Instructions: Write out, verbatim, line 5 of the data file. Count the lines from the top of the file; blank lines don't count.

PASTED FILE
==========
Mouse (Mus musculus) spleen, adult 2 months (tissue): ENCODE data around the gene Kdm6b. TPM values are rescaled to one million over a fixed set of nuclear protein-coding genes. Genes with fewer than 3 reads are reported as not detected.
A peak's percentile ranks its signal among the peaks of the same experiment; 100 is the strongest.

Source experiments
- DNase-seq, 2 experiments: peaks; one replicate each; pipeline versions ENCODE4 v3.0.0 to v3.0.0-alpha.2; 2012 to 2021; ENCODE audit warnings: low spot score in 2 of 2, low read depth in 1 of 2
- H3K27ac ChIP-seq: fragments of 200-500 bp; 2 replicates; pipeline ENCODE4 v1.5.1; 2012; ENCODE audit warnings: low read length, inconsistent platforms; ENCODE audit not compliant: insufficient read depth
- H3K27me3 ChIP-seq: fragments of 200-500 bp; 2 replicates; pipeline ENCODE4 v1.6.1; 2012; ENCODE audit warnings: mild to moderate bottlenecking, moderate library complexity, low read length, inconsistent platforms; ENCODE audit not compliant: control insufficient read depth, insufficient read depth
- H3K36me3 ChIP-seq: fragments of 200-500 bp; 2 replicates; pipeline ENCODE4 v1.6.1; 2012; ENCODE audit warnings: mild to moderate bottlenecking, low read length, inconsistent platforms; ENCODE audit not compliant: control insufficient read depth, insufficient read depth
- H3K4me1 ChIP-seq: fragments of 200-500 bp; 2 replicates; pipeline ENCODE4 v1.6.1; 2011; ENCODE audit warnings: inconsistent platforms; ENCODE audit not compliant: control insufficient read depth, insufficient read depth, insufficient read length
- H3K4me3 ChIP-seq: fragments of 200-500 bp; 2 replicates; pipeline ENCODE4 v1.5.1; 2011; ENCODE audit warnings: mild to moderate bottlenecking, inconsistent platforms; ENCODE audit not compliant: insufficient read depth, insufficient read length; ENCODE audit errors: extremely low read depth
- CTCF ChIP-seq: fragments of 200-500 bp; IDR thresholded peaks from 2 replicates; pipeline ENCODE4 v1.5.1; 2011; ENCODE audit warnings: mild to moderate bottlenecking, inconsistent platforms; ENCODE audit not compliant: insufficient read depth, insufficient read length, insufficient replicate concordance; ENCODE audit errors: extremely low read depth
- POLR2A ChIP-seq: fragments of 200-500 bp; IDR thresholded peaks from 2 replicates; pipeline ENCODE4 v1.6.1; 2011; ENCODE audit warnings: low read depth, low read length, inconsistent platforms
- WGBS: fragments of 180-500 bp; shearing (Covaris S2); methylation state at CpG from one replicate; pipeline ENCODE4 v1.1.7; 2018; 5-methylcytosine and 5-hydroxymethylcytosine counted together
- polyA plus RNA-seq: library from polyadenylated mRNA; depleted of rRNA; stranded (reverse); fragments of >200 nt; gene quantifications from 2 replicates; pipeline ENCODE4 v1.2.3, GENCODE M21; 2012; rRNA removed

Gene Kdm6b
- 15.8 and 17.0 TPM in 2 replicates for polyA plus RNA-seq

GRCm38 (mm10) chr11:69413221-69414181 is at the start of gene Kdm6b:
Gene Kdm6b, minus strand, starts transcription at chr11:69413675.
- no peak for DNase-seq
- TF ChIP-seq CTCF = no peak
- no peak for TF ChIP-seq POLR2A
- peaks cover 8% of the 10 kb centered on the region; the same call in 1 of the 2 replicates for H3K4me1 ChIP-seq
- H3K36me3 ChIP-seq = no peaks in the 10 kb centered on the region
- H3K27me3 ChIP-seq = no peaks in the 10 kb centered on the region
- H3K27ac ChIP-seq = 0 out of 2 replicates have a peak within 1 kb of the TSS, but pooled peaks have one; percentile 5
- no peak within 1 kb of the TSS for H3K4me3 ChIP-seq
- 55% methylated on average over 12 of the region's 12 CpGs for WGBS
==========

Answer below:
- H3K27ac ChIP-seq: fragments of 200-500 bp; 2 replicates; pipeline ENCODE4 v1.5.1; 2012; ENCODE audit warnings: low read length, inconsistent platforms; ENCODE audit not compliant: insufficient read depth